Zak Knutson: Okay, cool. Basically, the answer is, we started out the documentary as one thing, because John hadn’t had the stroke yet. We were going through it, and I would say we were two years into the documentary, and we were about to do our big on-camera sit-down interview with him, and we got a call saying, “Don’t come up right now; something’s going on, and we’ll talk to you about it later.” And then we found out that John had had a stroke. So, once John had the stroke, we put everything on the back burner, because at that point we had gotten to know John pretty well, and we were just kind of concerned about his health. After about six to nine months, John moved back to L.A., because he was living in upstate New York, and we had a meeting with him and his son. And we talked about whether this was something we were going to continue with or something where we would say, “You know, we’re kind of done; let’s leave it as it is.”

Joey Figueroa: For a while, there was this possibility that it would never see the light of day. It was one of those things where it was like, “You know what? I don’t think it’s going to happen,” because we wanted to chronicle John’s life to present day, so how do we approach this?

Zak Knutson: John still wanted to do the documentary. He wanted to take part in it, so we decided to move forward. But we knew we had to address the stroke. We said, “It’s not your life; it’s not your professional career, but it did affect it,” and he was totally fine with that. We kind of moved on from there.

Austin Chronicle: Moved on to –

Zak Knutson: Figuring out how to do it! [laughs] You would interview one person, and they would say, “Have you talked to this person?” Because originally, we were supposed to do only 15 interviews, and we ended up doing 60-plus. The spider web of John and all of his friends: It just kept growing and growing and growing. We always wanted the documentary … whoever was there at the time, we wanted them to speak. It’s always more interesting to hear from the people who were there than somebody else.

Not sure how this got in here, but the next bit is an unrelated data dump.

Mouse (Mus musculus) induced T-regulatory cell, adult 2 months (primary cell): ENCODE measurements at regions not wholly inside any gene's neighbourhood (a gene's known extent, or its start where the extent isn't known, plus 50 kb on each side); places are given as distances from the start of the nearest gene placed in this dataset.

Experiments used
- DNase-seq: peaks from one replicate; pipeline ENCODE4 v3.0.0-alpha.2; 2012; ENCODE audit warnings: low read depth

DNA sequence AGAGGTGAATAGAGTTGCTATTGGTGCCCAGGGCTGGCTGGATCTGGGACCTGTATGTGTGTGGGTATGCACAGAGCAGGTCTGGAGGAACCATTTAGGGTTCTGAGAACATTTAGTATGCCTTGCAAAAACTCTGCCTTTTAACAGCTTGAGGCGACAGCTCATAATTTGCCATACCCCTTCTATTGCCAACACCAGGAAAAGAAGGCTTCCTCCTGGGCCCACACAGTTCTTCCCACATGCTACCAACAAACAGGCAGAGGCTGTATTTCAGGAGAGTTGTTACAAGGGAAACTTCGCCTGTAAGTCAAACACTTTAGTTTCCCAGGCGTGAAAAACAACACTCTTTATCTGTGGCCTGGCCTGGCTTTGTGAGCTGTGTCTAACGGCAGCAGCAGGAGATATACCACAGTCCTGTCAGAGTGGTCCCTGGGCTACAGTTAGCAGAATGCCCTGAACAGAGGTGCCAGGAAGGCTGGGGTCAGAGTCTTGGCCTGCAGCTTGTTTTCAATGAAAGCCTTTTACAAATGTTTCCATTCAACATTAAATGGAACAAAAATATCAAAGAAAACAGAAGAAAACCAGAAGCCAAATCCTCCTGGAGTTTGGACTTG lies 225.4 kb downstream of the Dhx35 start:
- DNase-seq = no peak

Joey Figueroa: The approach completely changed with John’s condition. For us, there was a challenge. Our original approach was completely out the window. And with documentaries, that’s not uncommon. It happens all of the time. You start out with an idea of what you want to present, and all of sudden, there’s not just one single path. You have to go with the roads and the stories that present themselves. What happened with John, we obviously wanted to give him a voice, so what we had to is, we had to find old audio tapes, old video tapes, old interviews, whatever we could get our hands on, because John had to speak, and he wasn’t able to speak. We were lucky enough to find some stuff, some of it really rough, but we tried to make it work, including the last sit-down interview that he did, what was it, with students from Cal State, Zak?

Zak Knutson: I think they were from Cal State-Northridge, yeah.

Joey Figueroa: They did, like, an hour with him, and that was a gem for us. It was in 2004. He really hasn’t spoken publicly since then. How do we incorporate that most effectively in John’s present condition? The original idea was to chronicle John, who was MIA from the industry for a long time, during this big comeback. “Let’s reintroduce John Milius to the world. If you don’t know who this man is, you’re going to. Whether you like movies or not, you should know who this dude is.” That was the original approach.